ROBOTS: What other uses are there for Baxter other than manufacturing?

Rodney Brooks: We have concentrated on manufacturing and our whole software system, the way it is shipping to our first customers, is that. But we also realize that this price for the robot, with two arms, it is so much cheaper than any other platform out there that we think it is going to be great for researchers, and it is based on ROS, the robot operating system. So we are scrambling right now to get together an SDK for the robot, and we expect in the January time frame to start shipping it to researchers, all over this country at least, and, with an SDK, for people when they start doing all sorts of interesting things. Some people will work at a sort of AI-ish level of tasks. Other people might work down at the control level with it. But I think it is going to be interesting to see when we have lots of people out there do different things with the platform and I think they will start going into areas that are not manufacturing at all. One of the things I would like to see is going to eldercare. It is impossible I think; it does not make sense  today to go to venture capitalists and say fund the robotics company for eldercare, but I really believe we are going to need more robotics in elder care in the next 20 to 30 years because of the aging baby boomers, and just not enough people to help them in their old age. So by having a low cost platform out there it lowers the barrier to the entry to start doing experiments in that arena for instance. So I expect to see lots of researchers do wild things with this robot that we would never have thought of.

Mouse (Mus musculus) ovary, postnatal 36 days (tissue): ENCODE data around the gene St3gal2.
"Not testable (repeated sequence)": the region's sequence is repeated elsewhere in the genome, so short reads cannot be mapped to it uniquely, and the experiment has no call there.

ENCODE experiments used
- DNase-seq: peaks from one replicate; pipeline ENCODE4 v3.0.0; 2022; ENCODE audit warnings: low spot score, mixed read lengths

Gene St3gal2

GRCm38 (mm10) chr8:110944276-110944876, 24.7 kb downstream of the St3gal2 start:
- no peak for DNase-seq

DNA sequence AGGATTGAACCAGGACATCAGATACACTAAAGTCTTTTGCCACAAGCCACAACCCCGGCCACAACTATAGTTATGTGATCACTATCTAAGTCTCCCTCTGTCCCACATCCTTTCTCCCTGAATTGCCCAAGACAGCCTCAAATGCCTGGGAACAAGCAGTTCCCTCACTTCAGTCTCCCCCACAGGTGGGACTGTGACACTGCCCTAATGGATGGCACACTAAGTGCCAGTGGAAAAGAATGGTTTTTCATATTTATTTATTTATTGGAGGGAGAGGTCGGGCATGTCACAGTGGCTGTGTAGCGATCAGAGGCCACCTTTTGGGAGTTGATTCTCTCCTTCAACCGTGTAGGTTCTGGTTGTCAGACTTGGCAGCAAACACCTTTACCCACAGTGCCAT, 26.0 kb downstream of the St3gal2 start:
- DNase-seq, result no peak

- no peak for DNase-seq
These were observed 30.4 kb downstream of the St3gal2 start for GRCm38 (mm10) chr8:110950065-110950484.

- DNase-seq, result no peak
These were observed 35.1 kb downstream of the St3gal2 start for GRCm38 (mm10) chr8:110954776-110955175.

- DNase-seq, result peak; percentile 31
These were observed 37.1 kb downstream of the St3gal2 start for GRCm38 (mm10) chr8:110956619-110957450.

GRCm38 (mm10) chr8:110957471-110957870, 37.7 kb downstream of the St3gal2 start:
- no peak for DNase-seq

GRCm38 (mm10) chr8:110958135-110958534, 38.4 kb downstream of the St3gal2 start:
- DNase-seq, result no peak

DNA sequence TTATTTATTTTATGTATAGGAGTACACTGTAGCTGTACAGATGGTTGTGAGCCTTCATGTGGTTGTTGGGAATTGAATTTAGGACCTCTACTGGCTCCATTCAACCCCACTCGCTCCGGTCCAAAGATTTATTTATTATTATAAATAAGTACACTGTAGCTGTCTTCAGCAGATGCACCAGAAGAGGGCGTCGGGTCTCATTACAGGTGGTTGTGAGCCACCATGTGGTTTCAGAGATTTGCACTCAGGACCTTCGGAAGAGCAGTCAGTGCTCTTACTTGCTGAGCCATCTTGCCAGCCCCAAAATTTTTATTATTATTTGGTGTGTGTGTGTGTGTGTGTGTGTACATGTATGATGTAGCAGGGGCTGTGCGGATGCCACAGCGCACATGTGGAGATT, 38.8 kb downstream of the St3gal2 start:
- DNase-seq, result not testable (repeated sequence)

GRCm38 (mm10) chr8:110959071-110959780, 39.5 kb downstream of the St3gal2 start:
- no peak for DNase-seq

ROBOTS: As the general public and roboticists start reprogramming this robot, are you worried about questions of liability?

Rodney Brooks: The robot is fairly inherently safe, but if you reprogram almost anything you can make it do bad things you know, unsafe things, so there has got to be some common sense there and we are going to have to rely on researchers having common sense.